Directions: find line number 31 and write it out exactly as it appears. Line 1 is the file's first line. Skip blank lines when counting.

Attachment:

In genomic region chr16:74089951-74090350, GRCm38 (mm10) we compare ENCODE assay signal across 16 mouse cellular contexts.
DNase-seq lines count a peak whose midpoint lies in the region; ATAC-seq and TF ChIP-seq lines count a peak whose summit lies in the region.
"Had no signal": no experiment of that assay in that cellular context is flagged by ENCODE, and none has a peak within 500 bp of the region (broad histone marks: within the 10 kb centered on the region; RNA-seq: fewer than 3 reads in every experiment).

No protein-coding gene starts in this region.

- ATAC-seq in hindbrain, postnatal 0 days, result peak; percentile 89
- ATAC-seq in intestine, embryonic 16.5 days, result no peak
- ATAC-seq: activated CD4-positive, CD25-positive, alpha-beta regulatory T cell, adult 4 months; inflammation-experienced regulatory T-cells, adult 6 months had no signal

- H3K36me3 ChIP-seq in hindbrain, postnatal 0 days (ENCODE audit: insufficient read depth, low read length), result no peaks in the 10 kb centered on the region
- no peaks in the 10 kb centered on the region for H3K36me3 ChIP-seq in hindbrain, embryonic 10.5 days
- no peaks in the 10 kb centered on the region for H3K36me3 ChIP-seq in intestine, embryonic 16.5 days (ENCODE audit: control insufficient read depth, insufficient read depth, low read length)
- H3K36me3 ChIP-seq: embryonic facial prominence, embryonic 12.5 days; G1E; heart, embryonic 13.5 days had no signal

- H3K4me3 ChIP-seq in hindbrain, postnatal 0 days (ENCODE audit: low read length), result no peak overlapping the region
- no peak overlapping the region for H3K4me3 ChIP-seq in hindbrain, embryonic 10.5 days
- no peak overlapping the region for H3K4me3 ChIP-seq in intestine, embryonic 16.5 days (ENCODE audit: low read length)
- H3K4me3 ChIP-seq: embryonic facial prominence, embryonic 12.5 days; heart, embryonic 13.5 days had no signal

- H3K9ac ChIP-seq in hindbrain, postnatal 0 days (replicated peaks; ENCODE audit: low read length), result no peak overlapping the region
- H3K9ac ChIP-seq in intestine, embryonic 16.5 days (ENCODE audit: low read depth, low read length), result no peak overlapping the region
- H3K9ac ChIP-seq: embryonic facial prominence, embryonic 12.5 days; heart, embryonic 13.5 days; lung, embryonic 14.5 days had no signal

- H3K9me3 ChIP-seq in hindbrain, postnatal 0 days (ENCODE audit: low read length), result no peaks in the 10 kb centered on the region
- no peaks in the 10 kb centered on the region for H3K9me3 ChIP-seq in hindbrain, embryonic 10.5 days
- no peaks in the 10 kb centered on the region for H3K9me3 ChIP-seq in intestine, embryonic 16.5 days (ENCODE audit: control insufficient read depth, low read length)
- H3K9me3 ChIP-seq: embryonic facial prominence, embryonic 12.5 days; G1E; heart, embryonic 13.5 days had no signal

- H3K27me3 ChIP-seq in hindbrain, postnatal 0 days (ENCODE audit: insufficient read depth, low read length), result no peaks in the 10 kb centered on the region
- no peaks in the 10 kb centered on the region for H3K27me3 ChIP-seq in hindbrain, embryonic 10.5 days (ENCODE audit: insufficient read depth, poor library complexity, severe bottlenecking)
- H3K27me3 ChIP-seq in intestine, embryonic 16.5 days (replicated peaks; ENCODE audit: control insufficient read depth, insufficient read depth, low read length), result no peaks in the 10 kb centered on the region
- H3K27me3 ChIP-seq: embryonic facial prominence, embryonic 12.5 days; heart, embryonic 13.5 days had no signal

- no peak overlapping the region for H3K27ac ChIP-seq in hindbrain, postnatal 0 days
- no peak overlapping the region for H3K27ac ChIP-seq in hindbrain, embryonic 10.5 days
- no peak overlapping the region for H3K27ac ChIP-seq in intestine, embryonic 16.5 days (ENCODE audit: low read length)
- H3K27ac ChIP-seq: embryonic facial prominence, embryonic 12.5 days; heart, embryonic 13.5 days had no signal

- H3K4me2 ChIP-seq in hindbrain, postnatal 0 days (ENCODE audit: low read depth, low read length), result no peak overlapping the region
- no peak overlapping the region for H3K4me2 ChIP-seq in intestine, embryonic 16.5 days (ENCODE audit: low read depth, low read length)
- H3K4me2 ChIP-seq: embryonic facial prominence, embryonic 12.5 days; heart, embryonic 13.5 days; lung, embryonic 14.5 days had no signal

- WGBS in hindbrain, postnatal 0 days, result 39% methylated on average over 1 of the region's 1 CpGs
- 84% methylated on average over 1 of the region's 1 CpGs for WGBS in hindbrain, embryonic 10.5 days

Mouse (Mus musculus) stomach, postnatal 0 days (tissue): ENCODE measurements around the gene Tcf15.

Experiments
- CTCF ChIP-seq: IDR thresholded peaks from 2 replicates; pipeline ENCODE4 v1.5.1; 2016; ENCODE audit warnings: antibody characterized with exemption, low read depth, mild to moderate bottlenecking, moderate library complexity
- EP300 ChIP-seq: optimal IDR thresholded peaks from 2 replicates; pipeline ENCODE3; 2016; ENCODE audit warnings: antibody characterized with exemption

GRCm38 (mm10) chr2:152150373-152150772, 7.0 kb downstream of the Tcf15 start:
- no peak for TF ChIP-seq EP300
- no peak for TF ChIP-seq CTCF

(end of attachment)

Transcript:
- H3K4me2 ChIP-seq in hindbrain, postnatal 0 days (ENCODE audit: low read depth, low read length), result no peak overlapping the region